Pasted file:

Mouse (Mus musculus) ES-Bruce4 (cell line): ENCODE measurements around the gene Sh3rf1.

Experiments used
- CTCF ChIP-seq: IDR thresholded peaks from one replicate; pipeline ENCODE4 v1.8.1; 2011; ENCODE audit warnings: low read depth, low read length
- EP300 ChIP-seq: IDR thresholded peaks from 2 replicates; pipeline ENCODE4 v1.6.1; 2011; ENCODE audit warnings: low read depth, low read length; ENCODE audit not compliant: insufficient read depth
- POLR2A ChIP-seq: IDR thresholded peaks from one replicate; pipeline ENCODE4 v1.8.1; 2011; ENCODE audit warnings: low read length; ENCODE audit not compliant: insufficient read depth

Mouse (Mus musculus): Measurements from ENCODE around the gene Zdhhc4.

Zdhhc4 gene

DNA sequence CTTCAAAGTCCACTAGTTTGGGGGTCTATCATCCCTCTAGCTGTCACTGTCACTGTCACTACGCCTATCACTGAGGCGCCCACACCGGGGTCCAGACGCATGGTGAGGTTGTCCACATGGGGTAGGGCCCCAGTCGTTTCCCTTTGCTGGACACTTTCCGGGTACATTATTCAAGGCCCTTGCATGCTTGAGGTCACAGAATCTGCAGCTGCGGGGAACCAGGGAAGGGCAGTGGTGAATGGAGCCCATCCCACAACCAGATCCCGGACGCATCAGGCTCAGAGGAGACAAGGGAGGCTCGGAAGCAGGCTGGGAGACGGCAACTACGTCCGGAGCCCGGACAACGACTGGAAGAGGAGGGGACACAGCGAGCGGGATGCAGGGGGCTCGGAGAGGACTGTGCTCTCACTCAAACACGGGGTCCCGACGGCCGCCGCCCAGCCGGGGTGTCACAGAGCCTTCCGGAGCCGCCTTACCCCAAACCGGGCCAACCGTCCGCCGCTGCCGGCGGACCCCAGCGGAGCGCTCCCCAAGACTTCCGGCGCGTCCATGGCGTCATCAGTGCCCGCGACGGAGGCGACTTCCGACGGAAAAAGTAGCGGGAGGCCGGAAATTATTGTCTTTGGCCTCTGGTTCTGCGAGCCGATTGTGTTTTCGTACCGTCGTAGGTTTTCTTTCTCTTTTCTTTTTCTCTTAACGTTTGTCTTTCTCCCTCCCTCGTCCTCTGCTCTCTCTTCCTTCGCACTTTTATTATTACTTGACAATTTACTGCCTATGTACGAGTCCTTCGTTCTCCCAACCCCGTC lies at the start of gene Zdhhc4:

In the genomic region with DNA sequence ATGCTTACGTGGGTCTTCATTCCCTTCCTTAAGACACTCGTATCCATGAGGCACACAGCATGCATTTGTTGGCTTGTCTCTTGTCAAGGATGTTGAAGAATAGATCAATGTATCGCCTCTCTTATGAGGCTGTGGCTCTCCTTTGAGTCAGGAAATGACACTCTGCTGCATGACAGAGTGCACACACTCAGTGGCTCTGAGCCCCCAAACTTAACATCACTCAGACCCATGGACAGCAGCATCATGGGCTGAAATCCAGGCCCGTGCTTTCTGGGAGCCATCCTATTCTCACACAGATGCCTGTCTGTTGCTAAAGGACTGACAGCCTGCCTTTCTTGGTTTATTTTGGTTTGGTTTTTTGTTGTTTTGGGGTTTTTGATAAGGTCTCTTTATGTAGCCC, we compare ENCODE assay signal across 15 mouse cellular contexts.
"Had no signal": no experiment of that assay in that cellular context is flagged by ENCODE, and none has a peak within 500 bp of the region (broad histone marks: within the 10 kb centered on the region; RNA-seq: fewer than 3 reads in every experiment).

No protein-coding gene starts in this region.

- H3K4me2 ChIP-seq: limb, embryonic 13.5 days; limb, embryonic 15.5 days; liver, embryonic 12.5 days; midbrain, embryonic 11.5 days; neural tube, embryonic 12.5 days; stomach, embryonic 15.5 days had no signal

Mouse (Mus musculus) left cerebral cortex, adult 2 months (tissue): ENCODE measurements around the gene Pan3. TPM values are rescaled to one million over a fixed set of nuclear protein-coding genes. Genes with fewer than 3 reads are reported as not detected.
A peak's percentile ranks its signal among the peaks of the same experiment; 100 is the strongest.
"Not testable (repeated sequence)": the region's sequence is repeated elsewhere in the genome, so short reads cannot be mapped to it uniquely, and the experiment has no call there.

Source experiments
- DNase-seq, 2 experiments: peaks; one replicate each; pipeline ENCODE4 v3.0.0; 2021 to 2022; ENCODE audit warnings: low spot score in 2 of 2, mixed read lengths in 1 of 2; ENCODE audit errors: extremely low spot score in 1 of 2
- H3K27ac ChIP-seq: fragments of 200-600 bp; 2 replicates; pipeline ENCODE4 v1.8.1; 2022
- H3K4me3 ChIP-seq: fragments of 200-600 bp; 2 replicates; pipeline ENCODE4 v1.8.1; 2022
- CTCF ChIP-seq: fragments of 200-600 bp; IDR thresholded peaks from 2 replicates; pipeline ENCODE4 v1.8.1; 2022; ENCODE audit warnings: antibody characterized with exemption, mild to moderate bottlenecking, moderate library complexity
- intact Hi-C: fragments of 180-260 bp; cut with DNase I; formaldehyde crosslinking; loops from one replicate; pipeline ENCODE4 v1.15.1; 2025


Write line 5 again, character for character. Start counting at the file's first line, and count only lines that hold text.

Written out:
- POLR2A ChIP-seq: IDR thresholded peaks from one replicate; pipeline ENCODE4 v1.8.1; 2011; ENCODE audit warnings: low read length; ENCODE audit not compliant: insufficient read depth